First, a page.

advised Cunda to serve him only with the sukaramaddava that
he had prepared. The other food that Cunda had prepared could
be served to the other monks. After the meals were served
Buddha told Cunda, "Cunda, if any sukaramaddava is left
over, bury it in a hole. I do not see anyone in the world
other than the Blessed One who could digest the food if he
"So be it, Lord," Cunda replied, and buried the leftovers in
the ground. He went to the Buddha and, after paying homage
to him, sat down at one side. Then the Buddha taught him the
Dharma. The Buddha also praised Cunda for the meal that had
refreshed and strengthened him after his journey. But soon
after this, the Buddha suffered from an attack of the dysentery
he had been suffering from earlier and sharp pains came upon
him. By an effort of will he was able to bear the pain. Though
extremely weak the Buddha decided to continue on immediately
to Kusinaga, a little more than six miles away. After a painful
struggle, he reached a grove of sala trees just outside the
took his last bath in the Kakuttha river. After resting a
while, he said, "Now it may happen that some people may
make Cunda regret having given me the meal that made me sick.
Ananda, if this should happen, you should tell Cunda that you
have heard directly from the Buddha that it was a gain for
him. Tell him that two offerings to the Buddha are of equal
gain; the offering of food just before his supreme enlightenment
and the offering of food just before he passes away. This
is the final birth of the Buddha."
said, "Ananda, please make a couch ready for me with
its head to the North between two big sala trees. I am tired
and I want to lie down."
that occasion, those two sala trees were covered with blossoms
through the influence of the devas, though it was not the
season. They scattered and sprinkled the Buddha with the falling
blossoms, as though out of respect for him. Then the Buddha
said to Venerable Ananda, "Ananda, the two big sala trees
are scattering flowers on me as though they are paying their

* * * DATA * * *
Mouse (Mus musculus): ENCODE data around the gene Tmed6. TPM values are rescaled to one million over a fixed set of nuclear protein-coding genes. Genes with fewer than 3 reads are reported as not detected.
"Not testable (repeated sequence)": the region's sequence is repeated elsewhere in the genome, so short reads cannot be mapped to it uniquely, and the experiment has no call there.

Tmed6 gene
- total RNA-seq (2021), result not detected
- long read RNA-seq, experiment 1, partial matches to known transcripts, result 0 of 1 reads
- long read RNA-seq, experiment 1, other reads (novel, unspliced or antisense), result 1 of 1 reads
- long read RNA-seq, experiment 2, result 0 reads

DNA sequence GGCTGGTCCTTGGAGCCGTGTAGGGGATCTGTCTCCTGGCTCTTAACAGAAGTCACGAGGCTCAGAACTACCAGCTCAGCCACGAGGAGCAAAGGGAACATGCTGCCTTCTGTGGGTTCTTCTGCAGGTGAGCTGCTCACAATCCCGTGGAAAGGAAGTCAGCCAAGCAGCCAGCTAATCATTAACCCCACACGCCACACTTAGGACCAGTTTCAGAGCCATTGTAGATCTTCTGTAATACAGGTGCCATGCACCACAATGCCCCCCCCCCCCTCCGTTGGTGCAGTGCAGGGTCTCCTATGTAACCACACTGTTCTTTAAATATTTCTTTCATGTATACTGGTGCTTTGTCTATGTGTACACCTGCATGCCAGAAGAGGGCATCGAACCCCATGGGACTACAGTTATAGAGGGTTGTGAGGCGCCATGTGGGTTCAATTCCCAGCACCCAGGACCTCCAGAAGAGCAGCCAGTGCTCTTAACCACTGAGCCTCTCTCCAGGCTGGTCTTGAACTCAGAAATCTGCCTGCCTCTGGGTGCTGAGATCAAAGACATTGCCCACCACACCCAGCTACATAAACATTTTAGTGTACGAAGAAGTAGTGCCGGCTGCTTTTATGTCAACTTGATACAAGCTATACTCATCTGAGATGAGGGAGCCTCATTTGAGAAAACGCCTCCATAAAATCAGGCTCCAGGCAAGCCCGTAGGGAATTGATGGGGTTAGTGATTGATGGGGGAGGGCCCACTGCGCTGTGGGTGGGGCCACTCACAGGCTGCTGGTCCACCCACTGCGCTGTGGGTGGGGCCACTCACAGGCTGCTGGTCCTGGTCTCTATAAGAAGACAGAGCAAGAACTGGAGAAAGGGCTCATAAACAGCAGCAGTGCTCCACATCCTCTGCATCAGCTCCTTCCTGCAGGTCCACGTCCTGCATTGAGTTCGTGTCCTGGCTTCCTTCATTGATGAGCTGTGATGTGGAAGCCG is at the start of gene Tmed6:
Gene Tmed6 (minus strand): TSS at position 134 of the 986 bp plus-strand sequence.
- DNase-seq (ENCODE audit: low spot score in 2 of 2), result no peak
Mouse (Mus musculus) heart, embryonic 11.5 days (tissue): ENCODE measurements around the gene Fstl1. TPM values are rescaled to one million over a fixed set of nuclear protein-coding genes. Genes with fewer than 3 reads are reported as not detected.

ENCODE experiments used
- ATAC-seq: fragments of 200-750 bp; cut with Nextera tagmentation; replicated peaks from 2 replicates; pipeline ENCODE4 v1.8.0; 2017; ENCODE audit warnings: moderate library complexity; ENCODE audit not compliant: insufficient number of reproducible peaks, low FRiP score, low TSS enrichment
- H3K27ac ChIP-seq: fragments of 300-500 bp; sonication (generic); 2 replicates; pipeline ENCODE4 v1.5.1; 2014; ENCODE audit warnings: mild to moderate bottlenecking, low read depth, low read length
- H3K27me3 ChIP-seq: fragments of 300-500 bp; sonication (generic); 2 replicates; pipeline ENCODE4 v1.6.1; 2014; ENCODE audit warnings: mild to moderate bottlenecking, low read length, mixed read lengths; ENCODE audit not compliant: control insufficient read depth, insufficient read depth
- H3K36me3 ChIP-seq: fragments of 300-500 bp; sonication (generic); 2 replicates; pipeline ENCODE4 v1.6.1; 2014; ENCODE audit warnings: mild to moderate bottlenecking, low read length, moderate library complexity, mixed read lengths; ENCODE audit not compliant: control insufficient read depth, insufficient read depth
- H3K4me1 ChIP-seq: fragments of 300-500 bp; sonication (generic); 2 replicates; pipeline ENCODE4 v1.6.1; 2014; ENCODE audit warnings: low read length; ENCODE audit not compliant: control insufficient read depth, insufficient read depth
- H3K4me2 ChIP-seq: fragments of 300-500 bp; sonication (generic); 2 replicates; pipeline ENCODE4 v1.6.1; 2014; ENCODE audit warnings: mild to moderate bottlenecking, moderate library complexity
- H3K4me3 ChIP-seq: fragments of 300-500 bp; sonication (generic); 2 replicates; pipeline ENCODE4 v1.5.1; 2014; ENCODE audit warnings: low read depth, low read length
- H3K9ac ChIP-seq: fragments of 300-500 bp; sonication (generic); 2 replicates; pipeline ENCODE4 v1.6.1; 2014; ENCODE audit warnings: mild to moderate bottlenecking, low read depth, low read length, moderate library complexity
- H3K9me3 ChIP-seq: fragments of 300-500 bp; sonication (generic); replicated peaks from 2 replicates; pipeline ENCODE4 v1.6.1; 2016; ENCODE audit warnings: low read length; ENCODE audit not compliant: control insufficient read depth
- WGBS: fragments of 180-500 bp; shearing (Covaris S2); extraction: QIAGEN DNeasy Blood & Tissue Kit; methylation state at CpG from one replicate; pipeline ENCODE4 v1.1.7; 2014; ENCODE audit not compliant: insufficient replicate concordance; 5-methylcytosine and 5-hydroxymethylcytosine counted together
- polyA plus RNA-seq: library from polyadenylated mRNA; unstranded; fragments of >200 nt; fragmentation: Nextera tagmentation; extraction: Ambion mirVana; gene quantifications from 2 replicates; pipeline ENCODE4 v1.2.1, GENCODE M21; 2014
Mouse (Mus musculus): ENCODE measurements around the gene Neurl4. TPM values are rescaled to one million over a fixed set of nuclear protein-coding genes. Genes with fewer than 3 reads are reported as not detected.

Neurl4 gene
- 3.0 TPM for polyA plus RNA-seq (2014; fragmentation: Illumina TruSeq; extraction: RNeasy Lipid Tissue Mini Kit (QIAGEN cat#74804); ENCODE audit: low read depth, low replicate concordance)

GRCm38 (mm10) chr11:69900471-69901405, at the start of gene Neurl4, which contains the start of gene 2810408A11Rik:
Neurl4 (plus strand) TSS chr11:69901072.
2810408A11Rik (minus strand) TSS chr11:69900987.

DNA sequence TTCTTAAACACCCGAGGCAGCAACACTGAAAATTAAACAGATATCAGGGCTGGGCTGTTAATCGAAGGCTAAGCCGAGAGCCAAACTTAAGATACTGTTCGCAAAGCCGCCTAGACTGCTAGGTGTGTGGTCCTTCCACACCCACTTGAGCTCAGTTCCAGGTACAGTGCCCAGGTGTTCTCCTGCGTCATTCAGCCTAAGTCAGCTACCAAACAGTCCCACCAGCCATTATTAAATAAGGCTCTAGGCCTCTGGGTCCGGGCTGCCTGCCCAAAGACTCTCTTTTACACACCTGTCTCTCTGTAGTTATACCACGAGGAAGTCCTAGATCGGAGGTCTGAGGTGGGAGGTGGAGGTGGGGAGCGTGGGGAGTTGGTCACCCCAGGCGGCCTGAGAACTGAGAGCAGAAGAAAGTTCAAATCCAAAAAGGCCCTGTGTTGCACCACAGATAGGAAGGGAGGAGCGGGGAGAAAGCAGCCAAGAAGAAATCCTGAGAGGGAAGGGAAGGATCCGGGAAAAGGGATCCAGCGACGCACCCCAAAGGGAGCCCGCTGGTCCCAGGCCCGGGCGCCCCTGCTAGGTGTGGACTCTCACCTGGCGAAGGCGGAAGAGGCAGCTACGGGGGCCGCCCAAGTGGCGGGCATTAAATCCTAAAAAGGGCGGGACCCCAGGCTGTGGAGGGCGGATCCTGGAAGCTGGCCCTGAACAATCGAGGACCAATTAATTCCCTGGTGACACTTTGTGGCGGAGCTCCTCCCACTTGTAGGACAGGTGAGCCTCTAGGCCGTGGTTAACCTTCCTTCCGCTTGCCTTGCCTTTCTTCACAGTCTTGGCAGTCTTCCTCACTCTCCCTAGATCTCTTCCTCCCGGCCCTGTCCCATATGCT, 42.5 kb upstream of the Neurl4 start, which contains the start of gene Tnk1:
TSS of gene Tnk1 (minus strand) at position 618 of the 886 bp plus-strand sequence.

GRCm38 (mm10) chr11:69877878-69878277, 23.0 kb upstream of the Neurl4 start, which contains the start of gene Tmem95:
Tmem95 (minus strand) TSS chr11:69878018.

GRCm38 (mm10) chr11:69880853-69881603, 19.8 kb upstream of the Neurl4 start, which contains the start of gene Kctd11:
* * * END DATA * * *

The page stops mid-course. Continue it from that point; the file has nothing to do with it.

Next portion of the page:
respects to me. But this is not how I should be respected
and honoured. Rather, it is the monks or nuns, or the men
or woman lay followers, who live according to my teaching,
that should respect and honour me."
while later it was noticed that Venerable Ananda was nowhere
to be seen. He had gone inside a hut and stood leaning against
the door bar, weeping. He thought: "Alas! I remain still
but a learner, one who has yet to work out his own perfection.
And the Master is about to pass away from me he who
is so kind!"
Buddha, sending for Ananda, said to him, "Enough now,
Ananda! Do not sorrow and cry. Have I not already repeatedly
told you that there is separation and parting from all that
is dear and beloved? How is it possible that anything that
has been born, has had a beginning, should not again die?
Such a thing is not possible.
you have served me with your acts of loving-kindness, helpfully,
gladly, sincerely, and so too in your words and your thoughts.
You have gained merit, Ananda. Keep on trying and you will
soon be free of all your human weaknesses. In a very short
time you too will become an arahant.
you can go, Ananda. But go into Kusinaga and tell all the
people that tonight, in the last watch of the night, the Buddha
will pass away into nirvana. Come and see the Buddha before
he passes away."
Ananda, taking with him another monk, did as the Buddha bid
him and went to Kusinaga to tell the people. When they heard
the news, they were much grieved. And all the people of Kusinaga,
men, women and children came to the two big sala trees to
bid a last farewell to the Buddha. Family by family, they
bowed low down before him and so bade him farewell.
are four places for faithful followers to see their inspiration.
These are four holy places made sacred by their association
with the Buddha. They are:
Buddha's birth place (Lumbini)
2. The place where the Buddha attained enlightenment (Bodh
3. The place where the Buddha gave his first teachings and
set in motion the Wheel of the Dharma or Truth (Sarnath)
4. The place where the Buddha attained parinibbana, or final